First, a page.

Norway is to launch a consultation on plans to consolidate the country’s three gambling laws into one new act later this year.
The Norwegian Ministry of Culture is to launch a consultation on the creation of a single gambling act to replace the existing triple legislation structure governing the industry.
The ministry is in favour of consolidating Norway’s Lottery Act, Gambling Act and Totalisator Act into one piece of legislation for the whole Norwegian market.
The state-owned Norsk Tipping and Norsk Rikstoto would maintain their monopolies on gambling and be subject to stricter state control, with the government having the final decision on appointments to their boards.
Norway’s ban on remote and foreign operators would remain in place and the Norwegian Gaming Authority (Lotteritilsynet) would get more power to tackle illegal operators, including the power to order internet service providers to notify users when they see marketing from offshore operators.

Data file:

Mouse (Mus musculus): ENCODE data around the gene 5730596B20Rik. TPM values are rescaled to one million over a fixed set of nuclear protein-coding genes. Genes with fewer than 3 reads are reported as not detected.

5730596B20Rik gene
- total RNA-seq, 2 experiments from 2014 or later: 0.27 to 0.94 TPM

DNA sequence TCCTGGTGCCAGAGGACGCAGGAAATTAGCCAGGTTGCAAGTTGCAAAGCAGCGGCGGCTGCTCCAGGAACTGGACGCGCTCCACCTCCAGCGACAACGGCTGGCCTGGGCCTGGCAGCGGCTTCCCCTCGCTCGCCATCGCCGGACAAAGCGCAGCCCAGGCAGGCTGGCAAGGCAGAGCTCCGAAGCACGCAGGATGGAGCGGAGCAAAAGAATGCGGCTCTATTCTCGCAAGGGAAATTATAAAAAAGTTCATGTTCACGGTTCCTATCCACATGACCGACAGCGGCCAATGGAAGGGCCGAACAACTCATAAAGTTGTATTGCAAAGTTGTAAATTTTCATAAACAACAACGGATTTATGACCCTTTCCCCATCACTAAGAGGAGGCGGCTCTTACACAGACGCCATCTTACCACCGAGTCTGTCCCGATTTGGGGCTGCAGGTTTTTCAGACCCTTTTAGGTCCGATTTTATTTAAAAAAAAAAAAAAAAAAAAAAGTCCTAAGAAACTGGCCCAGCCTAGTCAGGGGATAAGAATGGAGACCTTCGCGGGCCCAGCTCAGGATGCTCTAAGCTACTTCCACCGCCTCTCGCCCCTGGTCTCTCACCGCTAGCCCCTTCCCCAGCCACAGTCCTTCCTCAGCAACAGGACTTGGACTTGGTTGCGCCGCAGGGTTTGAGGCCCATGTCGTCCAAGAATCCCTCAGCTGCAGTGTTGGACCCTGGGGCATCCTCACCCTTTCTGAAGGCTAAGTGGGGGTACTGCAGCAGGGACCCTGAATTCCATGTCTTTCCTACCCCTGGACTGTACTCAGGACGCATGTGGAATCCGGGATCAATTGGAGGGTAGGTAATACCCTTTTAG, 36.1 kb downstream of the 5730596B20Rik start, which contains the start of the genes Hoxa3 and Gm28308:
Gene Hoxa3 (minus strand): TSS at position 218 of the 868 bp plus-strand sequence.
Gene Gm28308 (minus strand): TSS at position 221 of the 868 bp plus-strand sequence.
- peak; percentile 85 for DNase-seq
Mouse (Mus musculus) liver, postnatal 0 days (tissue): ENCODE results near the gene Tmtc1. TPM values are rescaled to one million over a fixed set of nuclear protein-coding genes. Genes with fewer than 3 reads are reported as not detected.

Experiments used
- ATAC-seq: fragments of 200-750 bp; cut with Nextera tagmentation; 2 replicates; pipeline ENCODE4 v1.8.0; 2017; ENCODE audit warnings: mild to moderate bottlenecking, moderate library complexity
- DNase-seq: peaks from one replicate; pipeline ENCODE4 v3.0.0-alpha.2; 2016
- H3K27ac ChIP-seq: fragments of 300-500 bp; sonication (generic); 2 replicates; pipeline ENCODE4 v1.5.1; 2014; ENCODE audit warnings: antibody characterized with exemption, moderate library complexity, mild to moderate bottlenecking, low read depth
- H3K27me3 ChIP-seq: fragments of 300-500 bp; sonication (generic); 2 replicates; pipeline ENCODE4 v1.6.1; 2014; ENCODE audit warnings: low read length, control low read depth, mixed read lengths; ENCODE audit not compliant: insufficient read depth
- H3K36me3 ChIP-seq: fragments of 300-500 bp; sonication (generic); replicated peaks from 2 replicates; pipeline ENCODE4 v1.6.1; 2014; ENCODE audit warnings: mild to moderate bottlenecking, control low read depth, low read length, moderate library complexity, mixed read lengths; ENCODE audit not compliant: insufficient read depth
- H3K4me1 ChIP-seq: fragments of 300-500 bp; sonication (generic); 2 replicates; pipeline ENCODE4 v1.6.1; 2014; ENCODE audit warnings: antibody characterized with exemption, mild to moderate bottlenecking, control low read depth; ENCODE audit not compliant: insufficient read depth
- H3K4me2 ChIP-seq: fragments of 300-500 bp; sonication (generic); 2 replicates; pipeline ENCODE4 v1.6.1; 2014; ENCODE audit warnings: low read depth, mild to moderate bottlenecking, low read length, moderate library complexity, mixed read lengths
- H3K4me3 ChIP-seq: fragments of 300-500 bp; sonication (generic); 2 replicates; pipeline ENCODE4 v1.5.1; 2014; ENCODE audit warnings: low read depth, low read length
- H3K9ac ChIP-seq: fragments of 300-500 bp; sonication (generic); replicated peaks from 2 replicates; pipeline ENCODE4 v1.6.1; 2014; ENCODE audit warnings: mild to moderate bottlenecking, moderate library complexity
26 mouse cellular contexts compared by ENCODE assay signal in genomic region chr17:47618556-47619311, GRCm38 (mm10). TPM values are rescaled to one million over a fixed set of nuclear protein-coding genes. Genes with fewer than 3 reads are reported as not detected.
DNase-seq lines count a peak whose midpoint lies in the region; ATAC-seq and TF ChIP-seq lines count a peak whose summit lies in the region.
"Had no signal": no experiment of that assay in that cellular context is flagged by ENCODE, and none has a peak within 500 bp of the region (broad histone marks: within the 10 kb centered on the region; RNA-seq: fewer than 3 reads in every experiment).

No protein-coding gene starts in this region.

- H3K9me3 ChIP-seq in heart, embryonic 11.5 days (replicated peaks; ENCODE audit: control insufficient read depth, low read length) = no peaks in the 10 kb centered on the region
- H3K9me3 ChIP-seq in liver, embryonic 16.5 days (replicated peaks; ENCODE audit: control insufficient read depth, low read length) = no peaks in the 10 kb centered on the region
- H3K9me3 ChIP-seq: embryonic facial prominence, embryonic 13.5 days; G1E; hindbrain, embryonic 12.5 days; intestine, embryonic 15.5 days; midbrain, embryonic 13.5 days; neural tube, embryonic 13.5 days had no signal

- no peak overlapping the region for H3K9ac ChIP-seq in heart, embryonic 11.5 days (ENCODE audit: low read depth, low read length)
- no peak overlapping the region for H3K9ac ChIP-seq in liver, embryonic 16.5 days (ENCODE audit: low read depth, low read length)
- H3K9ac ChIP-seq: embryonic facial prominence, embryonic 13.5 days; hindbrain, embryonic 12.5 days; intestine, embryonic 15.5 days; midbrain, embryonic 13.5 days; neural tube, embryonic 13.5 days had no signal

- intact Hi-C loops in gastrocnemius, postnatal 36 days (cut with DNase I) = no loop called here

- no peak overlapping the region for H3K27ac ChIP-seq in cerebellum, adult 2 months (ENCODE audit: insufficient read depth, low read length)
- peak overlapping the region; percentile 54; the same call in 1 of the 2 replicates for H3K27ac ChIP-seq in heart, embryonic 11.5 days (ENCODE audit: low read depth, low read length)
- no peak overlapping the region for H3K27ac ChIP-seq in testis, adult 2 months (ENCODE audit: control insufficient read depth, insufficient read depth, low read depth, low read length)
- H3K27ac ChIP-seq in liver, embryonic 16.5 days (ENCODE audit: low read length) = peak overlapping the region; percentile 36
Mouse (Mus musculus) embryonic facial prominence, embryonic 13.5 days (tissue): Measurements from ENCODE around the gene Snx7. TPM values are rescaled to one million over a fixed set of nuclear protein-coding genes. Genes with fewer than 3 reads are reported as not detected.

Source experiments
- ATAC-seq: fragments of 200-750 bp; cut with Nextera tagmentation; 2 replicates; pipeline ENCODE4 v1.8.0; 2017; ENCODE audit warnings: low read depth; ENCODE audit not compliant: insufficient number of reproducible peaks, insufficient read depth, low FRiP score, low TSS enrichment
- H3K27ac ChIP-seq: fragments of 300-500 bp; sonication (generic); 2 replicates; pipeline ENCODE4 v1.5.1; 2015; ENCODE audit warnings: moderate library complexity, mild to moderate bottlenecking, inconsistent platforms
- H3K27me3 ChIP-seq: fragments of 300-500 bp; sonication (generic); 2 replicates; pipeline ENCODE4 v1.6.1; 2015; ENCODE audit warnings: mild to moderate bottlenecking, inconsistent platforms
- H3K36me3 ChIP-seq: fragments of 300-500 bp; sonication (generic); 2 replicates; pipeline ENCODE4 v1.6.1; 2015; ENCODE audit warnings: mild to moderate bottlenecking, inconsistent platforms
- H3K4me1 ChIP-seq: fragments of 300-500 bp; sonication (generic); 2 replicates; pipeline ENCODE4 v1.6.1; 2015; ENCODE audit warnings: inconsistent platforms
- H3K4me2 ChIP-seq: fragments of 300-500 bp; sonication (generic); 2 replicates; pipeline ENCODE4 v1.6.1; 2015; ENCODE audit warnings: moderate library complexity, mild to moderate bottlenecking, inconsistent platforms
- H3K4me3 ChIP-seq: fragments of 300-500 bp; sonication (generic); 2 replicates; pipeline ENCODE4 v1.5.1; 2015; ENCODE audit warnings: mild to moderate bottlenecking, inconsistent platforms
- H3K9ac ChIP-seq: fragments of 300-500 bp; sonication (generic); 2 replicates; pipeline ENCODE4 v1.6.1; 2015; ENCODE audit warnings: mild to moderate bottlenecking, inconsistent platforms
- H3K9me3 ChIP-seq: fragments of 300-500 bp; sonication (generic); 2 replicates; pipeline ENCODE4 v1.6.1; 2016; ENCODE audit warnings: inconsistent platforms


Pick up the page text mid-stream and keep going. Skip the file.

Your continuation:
Stakeholders have until September 29 to respond to the consultation.
Minister of Culture and Gender Equality from Norway, Abid Q. Raja, said: “The purpose of the bill is to improve responsible gaming [standards] and to prevent problems and other negative consequences of gambling.
We still want voluntary and non-profit purposes to benefit from the profits that gambling generate, and the bill facilitates this, but at the same time also demands more efficiencies from Norsk Tipping.”
Other changes proposed in the bill include a streamlined structure for oversight with the Ministry of Culture taking on responsibility for all aspects of gambling, including the horse racing sector, which currently comes under the Ministry of Agriculture and Food’s remit.
The bill would introduce new requirements for Norsk Tipping and Norsk Rikstoto, including marketing regulations designed to ensure adverts did not target children or anyone on the self-exclusion register.